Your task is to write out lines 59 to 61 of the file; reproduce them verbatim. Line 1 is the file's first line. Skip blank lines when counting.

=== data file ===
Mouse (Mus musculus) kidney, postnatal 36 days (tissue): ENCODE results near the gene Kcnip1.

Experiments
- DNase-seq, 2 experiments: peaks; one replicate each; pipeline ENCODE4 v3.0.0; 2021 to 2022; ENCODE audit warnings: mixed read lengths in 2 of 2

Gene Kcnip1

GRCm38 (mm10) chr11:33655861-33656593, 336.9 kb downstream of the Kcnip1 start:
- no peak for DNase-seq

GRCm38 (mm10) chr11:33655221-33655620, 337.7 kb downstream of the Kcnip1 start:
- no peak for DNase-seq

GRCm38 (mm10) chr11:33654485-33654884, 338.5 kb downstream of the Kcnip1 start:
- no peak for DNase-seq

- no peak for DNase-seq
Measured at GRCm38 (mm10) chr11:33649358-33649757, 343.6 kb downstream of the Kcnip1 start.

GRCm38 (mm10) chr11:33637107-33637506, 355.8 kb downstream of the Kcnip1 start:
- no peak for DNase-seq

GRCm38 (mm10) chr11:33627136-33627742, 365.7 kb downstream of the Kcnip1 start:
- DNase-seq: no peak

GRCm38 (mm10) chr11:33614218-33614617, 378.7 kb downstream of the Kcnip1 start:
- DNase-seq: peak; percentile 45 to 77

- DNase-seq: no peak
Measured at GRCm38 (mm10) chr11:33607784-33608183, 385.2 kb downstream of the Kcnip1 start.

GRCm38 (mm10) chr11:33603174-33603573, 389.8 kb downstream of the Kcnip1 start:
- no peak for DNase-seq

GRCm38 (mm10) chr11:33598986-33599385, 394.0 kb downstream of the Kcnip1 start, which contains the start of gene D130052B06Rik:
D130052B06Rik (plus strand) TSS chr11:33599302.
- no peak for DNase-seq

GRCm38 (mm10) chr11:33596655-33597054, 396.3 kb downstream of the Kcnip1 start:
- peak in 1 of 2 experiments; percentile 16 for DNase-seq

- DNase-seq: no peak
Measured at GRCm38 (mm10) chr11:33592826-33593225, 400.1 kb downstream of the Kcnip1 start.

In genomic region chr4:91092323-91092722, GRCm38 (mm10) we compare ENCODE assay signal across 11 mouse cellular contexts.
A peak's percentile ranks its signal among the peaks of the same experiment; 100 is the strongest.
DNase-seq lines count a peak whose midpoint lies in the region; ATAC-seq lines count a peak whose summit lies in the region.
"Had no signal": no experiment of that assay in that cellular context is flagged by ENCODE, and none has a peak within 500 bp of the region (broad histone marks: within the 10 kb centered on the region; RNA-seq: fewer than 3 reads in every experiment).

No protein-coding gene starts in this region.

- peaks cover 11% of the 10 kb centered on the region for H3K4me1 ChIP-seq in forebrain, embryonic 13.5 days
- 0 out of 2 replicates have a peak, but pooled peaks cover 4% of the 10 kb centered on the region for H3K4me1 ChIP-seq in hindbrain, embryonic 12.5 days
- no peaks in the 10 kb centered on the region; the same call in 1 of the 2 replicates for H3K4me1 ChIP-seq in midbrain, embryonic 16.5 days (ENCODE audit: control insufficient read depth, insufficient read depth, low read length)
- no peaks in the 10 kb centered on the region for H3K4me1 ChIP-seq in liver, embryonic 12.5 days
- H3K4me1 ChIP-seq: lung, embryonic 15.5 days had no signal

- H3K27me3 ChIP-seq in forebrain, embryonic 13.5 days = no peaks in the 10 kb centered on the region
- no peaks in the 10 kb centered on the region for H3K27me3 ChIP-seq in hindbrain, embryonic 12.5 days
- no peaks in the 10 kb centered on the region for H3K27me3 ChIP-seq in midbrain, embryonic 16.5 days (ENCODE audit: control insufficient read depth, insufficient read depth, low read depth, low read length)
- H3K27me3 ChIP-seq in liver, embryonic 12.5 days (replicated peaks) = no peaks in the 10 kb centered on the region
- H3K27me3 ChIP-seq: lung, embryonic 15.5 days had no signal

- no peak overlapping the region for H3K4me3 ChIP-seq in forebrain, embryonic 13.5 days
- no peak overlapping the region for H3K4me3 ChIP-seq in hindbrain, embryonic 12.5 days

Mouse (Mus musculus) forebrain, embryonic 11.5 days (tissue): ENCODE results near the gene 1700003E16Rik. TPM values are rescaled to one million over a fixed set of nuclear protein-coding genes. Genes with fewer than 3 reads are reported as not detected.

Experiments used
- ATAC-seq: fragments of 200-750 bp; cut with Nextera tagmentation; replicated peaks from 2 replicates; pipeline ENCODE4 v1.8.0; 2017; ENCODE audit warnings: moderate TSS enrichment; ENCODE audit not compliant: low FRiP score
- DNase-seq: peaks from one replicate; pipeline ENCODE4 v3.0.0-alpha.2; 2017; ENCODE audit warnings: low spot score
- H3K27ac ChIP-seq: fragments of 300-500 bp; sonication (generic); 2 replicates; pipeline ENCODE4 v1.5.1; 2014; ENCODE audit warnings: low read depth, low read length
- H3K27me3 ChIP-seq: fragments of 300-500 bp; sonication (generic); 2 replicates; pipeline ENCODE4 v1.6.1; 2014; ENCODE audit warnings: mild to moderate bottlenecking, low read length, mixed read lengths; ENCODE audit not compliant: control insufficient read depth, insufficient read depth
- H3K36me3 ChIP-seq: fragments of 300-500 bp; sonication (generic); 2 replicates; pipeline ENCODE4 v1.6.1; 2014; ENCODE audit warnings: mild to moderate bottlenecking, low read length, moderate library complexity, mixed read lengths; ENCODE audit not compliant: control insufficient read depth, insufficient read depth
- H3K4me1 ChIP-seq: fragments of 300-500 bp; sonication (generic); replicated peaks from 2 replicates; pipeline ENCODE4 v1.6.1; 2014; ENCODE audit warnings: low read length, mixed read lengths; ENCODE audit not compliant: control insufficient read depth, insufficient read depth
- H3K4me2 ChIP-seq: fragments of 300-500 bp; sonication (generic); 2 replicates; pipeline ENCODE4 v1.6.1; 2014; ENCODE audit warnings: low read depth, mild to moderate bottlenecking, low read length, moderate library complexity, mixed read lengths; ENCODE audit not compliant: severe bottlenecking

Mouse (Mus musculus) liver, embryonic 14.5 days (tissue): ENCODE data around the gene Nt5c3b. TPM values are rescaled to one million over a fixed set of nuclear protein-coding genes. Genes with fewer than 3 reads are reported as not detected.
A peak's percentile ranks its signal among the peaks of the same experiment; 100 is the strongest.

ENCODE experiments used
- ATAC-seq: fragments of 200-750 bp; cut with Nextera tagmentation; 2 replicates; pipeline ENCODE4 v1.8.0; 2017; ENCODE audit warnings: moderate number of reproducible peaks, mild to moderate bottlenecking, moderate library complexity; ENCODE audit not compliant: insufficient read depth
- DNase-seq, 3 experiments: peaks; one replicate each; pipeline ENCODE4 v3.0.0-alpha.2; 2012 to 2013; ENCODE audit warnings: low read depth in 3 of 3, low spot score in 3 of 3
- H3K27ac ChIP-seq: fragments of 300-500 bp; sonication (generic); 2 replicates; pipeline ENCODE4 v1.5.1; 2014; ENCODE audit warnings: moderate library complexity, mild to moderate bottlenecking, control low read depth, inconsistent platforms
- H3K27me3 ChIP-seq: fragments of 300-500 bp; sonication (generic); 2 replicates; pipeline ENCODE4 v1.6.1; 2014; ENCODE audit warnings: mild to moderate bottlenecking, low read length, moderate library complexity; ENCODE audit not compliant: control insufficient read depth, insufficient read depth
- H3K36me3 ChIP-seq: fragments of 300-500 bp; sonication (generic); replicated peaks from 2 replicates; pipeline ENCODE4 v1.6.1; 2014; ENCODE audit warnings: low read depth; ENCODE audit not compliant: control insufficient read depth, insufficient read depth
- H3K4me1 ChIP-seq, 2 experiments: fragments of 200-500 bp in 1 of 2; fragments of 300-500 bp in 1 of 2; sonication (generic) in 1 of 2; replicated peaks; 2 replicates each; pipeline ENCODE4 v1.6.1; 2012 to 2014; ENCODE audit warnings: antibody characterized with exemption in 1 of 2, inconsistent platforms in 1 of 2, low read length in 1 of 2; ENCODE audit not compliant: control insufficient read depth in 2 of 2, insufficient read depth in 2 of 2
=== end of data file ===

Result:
- ATAC-seq: fragments of 200-750 bp; cut with Nextera tagmentation; 2 replicates; pipeline ENCODE4 v1.8.0; 2017; ENCODE audit warnings: moderate number of reproducible peaks, mild to moderate bottlenecking, moderate library complexity; ENCODE audit not compliant: insufficient read depth
- DNase-seq, 3 experiments: peaks; one replicate each; pipeline ENCODE4 v3.0.0-alpha.2; 2012 to 2013; ENCODE audit warnings: low read depth in 3 of 3, low spot score in 3 of 3
- H3K27ac ChIP-seq: fragments of 300-500 bp; sonication (generic); 2 replicates; pipeline ENCODE4 v1.5.1; 2014; ENCODE audit warnings: moderate library complexity, mild to moderate bottlenecking, control low read depth, inconsistent platforms